Conservation, local supplies key to water future in San Diego
Saturday, August 7, 2010 at 6 a.m.
San Diego County residents have conserved water over the past year, something water agencies said must continue for decades.
San Diego County residents must rely more on their own resources for water in the future, according to the 25-year-plan being crafted by the drought-wracked Metropolitan Water District.
The agency, which provides wholesale water across Southern California, is reaching out to residents for help updating its long-term supply blueprint (http://www.mwdh2o.com/irp). The document underscores a shift in Metropolitan's approach, which once focused on importing water and now includes a variety of conservation and acquisition programs.
“We must adapt in order to remain reliable, and that means having realistic expectations on our imported supplies and looking within our service area for increasing supplies and lowering demands," said Debra Man, assistant general manager for Metropolitan. "This will lead to fundamental changes in the way our water supply needs and reliability goals are met."
Pumping restrictions in the Sacramento-San Joaquin Delta and a series of dry years continue to limit deliveries from Northern California. Meanwhile, Metropolitan’s other imported water source—the Colorado River—remains in a 10-year drought, with Lake Mead at its lowest level in more than 40 years.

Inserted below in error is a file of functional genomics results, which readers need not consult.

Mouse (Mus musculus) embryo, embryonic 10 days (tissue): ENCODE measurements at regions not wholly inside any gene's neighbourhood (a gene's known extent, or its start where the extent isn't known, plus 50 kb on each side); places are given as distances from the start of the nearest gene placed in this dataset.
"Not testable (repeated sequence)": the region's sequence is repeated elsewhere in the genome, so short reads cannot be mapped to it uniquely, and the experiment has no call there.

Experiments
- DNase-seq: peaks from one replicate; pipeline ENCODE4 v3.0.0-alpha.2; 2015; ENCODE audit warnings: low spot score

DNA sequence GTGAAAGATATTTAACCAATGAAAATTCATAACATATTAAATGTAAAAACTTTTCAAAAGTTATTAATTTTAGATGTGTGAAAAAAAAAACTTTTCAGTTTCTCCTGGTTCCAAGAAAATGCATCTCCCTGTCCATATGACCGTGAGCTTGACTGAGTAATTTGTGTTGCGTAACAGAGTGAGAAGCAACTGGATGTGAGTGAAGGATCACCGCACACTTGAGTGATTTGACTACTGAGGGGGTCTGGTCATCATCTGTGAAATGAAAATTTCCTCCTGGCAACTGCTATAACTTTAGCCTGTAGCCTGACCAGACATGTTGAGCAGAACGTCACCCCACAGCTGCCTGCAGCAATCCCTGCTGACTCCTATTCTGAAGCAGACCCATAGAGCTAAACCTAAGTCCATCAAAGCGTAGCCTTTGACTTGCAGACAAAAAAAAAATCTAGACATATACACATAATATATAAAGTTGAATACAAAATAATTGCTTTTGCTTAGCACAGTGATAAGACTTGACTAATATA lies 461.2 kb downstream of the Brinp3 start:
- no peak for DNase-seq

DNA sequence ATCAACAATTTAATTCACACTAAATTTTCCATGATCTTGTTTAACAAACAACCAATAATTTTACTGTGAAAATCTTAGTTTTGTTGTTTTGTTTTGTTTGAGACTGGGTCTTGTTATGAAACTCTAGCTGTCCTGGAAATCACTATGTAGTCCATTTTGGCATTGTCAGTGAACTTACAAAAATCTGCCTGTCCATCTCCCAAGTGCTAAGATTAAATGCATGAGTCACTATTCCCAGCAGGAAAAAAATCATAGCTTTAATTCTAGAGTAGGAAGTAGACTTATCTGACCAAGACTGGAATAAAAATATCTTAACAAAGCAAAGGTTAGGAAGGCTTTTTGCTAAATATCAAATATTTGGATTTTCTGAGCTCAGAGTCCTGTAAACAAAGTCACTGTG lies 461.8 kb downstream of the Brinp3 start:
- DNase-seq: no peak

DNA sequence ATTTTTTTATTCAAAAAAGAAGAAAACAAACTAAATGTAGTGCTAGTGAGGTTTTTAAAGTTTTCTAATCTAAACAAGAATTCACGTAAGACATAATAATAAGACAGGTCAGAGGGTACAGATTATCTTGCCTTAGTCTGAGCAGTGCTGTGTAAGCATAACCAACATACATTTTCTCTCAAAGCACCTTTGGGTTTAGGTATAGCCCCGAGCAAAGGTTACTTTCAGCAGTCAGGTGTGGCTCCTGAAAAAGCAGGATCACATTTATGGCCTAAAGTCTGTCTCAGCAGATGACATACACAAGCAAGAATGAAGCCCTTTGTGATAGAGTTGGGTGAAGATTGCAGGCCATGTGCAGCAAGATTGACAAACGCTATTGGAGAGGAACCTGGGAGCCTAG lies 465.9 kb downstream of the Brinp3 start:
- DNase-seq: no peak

Man said the agency's draft strategy proposes to maintain Metropolitan's baseline imported water supplies from Northern California and the Colorado River while expanding local programs to meet future demands. Water saved through conservation is expected to be greater than any single source of supply in the years ahead.
Metropolitan is holding a public meeting about its strategy in San Diego from 9 a.m. to 2 p.m. Tuesday at the Ramada Conference Center, 5550 Kearny Mesa Road in San Diego.
“(Public) input will be essential in determining the right combination of imported deliveries and continued regional and local investments in water conservation, recycling, groundwater cleanup and ocean water desalination to meet future demands," Man said.
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